The MMRCA was a curious competition, which had both single and twin engined planes.
The P-75I has both AIP and non-AIP subs, some subs are just paper subs. The price of the Amur class is highly inflated, while that of the U-214 seems to be low.

Strange and mysterious are the ways of the wise minds at Nau Sena Bhawan indeed !

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Re: Project 75I- It Begins

Postby Rakesh » 31 Jul 2017 05:40

Of all the contenders, the Soryu is the only serious player...apart from the Type 212, which is not on offer. A Type 216 with the Type 212's non magnetic hull would be a formidable player though.

Put the BrahMos plug on the six planned SSNs. That should not be a stumbling block (i.e. delays) for P75I. We need modern boats and many of them, like ASAP.

The problem with the Soryus is both Japan and India. The former does not know how to the compete in the international arms market and the latter plays a gentleman's game of cricket with military purchases.

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Re: Project 75I- It Begins

Postby Manish_Sharma » 31 Jul 2017 07:02

Problem with non-magnetic hull of U-212 is that it isn't strong enough to dive much deep, unlike our subs that can easily go 300 meters.

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Re: Project 75I- It Begins

Postby Rakesh » 31 Jul 2017 07:36

Manish-ji, the Type 212 and Kilo (Sindhugosh Class) boats both have a similar diving depth. The Type 209s (Shishumar Class) have a far greater diving depth, while the Type 214 has a depth similar to the Kilo and Type 212.

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Re: Project 75I- It Begins

Postby Prasad » 31 Jul 2017 08:41

The Japanese got mauled by DCNS in the Oz sub competition. They'd be willing to do this deal in a heartbeat. Dunno why this fetish of tendering out eveything. They climbed down from their high perch to letting oz build the subs with oz personnel after negotiations and still lost. We could build these subs at Mazgaon and another port simultaneously and churn out two subs at a time. PLAN has a facility to build 4 at a time although whether they will do so is a big ?

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Re: Project 75I- It Begins

Postby Manish_Sharma » 31 Jul 2017 08:57

Rakesh wrote:Manish-ji, the Type 212 and Kilo (Sindhugosh Class) boats both have a similar diving depth. The Type 209s (Shishumar Class) have a far greater diving depth, while the Type 214 has a depth similar to the Kilo and Type 212.


Rakesh Saar, I have read another more detailed article but can't find it right now:

http://nationalinterest.org/blog/the-bu ... -any-21021
The Type 212’s double hull displaces 1,800 tons submerged, and is made of nonmagnetic materials so that it is not susceptible to detection by magnetic anomaly detectors. The softer metal limits the operational depth to just two hundred meters, but this is not a major limitation in shallow Baltic waters. The Type 212’s fuel cells, with hydrogen fuel stored in between the outer and inner pressure hulls, allow it to sail underwater for three weeks before surfacing. Reportedly, a Type 212A set an underwater endurance record for conventionally powered submarines in 2013 by transiting eighteen days submerged without use of its snorkel. While the Type 212 can achieve underwater speeds of up to twenty-three miles per hour, its sustainable cruising speed is closer to nine miles per hour while using just the AIP system.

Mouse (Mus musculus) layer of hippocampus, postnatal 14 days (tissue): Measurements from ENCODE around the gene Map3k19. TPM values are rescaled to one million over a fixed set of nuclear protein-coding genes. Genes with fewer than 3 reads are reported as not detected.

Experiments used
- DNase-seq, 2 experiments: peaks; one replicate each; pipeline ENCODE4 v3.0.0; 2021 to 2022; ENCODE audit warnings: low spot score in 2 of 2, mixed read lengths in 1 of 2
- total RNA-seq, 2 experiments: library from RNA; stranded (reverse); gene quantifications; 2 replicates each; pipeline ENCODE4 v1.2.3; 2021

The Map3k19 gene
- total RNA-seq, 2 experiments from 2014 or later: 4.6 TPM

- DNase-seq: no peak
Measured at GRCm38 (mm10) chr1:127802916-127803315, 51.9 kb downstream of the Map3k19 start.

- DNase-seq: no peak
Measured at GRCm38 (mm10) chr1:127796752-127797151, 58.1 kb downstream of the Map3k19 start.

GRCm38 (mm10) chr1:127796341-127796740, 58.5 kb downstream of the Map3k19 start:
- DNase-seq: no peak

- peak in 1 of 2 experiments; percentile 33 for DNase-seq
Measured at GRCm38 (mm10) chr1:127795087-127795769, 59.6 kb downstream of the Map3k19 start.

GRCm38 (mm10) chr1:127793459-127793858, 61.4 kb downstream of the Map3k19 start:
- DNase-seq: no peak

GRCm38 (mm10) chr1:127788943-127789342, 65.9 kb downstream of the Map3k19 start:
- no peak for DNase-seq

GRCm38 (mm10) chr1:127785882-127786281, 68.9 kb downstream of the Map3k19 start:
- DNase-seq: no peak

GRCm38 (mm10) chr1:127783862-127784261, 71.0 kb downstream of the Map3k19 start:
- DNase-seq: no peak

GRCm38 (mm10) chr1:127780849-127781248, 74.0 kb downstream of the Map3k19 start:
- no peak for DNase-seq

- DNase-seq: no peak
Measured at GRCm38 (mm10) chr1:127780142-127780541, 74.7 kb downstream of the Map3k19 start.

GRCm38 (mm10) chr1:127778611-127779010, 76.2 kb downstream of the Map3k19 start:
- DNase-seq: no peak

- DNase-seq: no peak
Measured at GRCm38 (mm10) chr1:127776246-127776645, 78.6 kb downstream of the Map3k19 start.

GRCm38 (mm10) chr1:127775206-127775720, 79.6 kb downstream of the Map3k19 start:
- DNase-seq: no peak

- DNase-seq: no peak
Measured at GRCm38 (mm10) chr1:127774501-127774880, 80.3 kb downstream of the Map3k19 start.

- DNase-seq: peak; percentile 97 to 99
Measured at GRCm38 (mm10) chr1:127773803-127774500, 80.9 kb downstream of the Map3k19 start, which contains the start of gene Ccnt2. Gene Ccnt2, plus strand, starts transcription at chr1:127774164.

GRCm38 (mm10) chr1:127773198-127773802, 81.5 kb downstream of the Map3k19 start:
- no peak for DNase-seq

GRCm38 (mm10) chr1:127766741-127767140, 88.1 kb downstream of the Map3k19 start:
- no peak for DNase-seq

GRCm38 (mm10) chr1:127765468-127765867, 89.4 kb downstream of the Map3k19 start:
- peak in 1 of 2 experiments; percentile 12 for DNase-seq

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Re: Project 75I- It Begins

Postby Gagan » 31 Jul 2017 09:08

The P-75I will likely be a MKIsed version of the above subs, and I will add the Type 216 to the list along with the Soryu as the front runners.
That is the only way, both an AIP and a Brahmos plug can be put in.
One can expect the Brahmos M or Brahmos Lite version to be hopefully be ready by the time these subs start touching the water, and so maybe that missile can be launched through the torpedo tubes

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Re: Project 75I- It Begins

Postby Singha » 31 Jul 2017 09:10

soryu and dolphin are both proven in service. of the two, soryu will more easily accomodate a additional section for 8-12 brahmos/nirbhay which is a must for a platform that will serve until 2050 atleast. soryu will also feature the Li-ion fuel cell tech said to be uber tfta thought i believe IN also likes the siemens PEM tech on U-boats. japanis are secretive about their soryu2 li-ion how its coming along or maybe english language media never picks up those details.

http://w3app.siemens.com/mcms/infocente ... -cells.pdf

both are stubborn hidebound types and not as agile as the french in chasing deals, and remains to be seen who is more amenable to localising and fitting indian weapons and sensors.

I would say the french will win this one offering a enlarge scorpene and ji huzooring every wishlist of ours :D in wheeling dealing none matches them on the arms front except UK. carrot will be making use of the shore infra to build and service the scorpene and spreading around on deputation some of the trained manpower to get things started .